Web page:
Michael Anthony: Clover’s
Mr. Anthony, managing director of Clover’s, grew up working in the family shoe and accessories store named for his mother, Ruth Clover Penn-Anthony. Mr. Anthony, a Virgin Islander and graduate of BVI High School, later trained in the United States as a software engineer and returned in 1992 to work at Clover’s. The Tortola store recently opened a second location in St. Thomas. Mr. Anthony is also a member of the Teaching Service Commission and a pastor at the Apostolic Faith Church.
Could you tell me about the business?
The business was started in 1962 by my mom, who at the time was a retired teacher. And she took her small severance pay of I think two or 300 bucks and invested a portion of it in a single case of shoes and started there.
What was your first job at the business?
We always had an exciting time when we received new goods in stocking. There was always cleanup and trash removal at the end of each day. Empty boxes or things like that. Just the joy of being in the store interacting with customers. I remember being a young boy and reaching up to the cash register, learning to cash even before I could quite stand and reach the counter.
How have you seen the business change since 1992?
The biggest change I’ve seen in the business is in volume and in customers’ expectations for higher quality. Customers’ expectations have gone way up. That’s why we at Clover’s try and carry lines to meet those expectations. … In the St. Thomas store in particular, we only offer a portion of what we offer in Tortola. The St. Thomas store is called Clover’s Shoe-tique to give that connotation which we wanted to emphasise that we will be offering accessories, leather shoes for the ladies, the handbags and wallets to go along with the shoes; for men, the belts, the wallets and the socks to go along with the shoes and shoe accessories.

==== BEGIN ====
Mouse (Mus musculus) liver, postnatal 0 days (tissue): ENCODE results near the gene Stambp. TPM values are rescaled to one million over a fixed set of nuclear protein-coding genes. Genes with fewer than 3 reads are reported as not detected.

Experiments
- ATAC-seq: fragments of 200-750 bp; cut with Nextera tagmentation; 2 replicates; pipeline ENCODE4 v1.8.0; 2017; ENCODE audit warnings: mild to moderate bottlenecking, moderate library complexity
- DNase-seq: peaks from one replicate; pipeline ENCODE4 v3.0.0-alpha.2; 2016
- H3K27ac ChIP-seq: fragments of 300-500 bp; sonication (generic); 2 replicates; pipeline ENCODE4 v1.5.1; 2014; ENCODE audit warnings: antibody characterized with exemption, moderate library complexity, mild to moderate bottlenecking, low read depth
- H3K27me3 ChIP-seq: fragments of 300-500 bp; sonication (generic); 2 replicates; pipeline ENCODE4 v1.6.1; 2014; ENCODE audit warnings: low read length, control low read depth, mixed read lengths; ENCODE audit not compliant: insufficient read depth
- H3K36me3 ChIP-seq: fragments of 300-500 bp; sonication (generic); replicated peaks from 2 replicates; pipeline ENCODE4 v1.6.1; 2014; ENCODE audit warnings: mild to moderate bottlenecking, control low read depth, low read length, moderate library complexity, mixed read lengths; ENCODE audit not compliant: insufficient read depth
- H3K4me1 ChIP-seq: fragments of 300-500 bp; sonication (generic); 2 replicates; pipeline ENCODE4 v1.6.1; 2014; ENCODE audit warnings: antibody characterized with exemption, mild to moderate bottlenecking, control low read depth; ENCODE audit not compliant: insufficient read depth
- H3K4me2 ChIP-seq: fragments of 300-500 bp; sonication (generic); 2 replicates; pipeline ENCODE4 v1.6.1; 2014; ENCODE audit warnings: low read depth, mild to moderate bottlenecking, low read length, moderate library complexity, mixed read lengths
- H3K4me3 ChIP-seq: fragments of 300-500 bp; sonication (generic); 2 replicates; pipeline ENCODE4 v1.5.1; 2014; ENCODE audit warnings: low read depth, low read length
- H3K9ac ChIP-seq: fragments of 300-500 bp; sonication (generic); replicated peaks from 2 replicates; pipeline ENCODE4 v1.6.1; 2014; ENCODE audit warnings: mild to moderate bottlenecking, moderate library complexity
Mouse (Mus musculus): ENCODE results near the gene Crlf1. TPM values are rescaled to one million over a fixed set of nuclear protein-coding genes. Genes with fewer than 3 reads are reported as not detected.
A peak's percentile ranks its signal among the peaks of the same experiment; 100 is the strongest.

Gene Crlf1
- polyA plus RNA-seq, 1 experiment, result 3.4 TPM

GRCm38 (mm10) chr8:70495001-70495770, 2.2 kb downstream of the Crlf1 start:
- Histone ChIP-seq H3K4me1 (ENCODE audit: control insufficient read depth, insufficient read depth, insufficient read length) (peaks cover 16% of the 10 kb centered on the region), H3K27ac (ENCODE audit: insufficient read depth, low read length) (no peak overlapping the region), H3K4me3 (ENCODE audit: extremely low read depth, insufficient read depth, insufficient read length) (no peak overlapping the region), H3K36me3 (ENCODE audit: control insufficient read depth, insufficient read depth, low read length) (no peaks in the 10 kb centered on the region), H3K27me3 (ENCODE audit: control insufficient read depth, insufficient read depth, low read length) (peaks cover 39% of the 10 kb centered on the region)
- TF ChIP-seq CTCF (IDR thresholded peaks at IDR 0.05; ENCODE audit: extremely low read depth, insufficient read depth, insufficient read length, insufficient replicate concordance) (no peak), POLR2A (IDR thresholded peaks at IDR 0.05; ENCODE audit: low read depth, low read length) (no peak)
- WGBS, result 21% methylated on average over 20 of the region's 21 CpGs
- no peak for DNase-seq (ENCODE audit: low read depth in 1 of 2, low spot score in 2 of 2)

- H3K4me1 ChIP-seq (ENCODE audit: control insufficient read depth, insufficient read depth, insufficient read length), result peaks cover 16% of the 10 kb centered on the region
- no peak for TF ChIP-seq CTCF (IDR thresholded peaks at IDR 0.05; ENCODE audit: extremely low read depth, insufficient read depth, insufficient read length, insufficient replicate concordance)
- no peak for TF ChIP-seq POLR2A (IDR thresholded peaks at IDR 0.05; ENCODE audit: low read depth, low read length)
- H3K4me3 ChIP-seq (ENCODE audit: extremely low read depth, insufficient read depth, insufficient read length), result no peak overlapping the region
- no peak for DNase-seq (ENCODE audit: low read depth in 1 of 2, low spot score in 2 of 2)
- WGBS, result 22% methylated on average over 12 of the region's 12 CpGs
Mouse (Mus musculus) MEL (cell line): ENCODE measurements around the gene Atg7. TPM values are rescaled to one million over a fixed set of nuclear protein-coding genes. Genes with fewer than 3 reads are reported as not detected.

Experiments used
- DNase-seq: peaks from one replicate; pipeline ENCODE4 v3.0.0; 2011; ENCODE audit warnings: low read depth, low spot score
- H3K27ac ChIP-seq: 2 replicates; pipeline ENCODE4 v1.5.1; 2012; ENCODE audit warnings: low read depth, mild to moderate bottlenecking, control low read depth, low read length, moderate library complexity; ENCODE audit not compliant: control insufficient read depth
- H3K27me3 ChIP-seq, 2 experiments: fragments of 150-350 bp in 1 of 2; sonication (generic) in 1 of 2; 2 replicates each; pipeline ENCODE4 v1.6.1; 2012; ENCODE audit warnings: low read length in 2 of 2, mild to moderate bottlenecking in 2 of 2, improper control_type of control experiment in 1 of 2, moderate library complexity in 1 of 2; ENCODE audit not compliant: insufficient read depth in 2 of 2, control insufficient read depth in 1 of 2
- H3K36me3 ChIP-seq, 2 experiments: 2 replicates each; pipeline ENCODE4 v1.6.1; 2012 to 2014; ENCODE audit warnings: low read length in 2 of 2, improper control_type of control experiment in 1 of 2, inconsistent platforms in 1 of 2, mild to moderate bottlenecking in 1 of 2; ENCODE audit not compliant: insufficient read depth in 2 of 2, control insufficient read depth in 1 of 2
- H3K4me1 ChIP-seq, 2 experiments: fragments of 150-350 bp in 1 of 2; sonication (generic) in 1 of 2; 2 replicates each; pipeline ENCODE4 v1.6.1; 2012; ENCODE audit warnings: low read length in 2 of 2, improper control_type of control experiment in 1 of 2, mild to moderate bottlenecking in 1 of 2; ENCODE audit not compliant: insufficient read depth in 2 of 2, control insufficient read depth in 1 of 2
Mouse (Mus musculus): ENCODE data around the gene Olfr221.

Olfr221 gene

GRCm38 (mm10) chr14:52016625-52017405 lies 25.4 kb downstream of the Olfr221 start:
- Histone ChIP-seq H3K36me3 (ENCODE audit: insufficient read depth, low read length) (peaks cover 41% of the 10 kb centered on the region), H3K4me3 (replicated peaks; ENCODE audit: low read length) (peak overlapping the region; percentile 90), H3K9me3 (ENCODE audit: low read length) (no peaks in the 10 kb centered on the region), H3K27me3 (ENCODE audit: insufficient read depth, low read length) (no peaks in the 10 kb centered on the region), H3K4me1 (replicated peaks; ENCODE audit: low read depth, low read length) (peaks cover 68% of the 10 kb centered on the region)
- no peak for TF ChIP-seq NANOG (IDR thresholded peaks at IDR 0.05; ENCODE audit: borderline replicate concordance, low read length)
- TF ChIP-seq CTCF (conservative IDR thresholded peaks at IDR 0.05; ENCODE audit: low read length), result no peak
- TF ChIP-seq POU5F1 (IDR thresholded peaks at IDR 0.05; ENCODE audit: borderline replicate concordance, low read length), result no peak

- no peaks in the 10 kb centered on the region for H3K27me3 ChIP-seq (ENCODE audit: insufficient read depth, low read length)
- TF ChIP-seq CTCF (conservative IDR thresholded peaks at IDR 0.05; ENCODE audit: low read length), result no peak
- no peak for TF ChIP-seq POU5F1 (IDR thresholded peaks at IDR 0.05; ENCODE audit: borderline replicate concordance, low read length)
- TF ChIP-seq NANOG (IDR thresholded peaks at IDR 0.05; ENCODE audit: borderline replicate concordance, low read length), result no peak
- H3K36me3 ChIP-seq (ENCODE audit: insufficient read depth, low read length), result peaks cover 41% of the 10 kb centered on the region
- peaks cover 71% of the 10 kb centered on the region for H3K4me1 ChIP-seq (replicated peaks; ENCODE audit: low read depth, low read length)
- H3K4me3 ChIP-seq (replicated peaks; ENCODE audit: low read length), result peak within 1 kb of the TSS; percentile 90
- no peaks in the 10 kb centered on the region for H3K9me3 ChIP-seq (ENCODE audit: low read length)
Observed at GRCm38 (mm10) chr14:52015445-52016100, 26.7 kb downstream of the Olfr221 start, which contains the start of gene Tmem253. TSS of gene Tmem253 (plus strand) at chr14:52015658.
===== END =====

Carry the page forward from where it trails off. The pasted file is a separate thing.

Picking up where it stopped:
It’s not that common for a VI retailer to expand to St. Thomas. Why do you think that is?
Obviously, the average BVI customer knows the value and the variety and the selection and the choices available in the USVI market, and I see no reason why we as a retailer cannot go down there and fill that niche, because additionally, and very importantly, we have at the Tortola branch of Clover’s … a huge following of USVI clients, and we just hope it becomes a successful venture.
What advice would you give to young people who want to get started in business?
I’d say find the thing you’re happy doing. Investigate if there’s a need in the market. Educate and gain experience. You don’t want to necessarily start off as an owner as your first experience in the work world. I say attach yourself to some entity, gain experience, educate yourself about your particular business that you want to do — whether it be a service, a production; whether you yourself are the product if you’re an artist, a writer, someone with a skill. Whatever it is, make sure you build up experience in that, and then market yourself the proper way.
What do you mean?
You don’t want to just get cash and start a business. You want to have the proper advice and follow the proven methodologies. Have a business plan, investigate financing, make projections. Have sources and resources of advice, whether they be government resources or from private industry or people who’ve had experience. Sit down and speak to people who’ve gone through the rigours of self-owned businesses. … Do not expect it to be an overnight success. It takes time.
Interview conducted, condensed and edited by Jason Smith.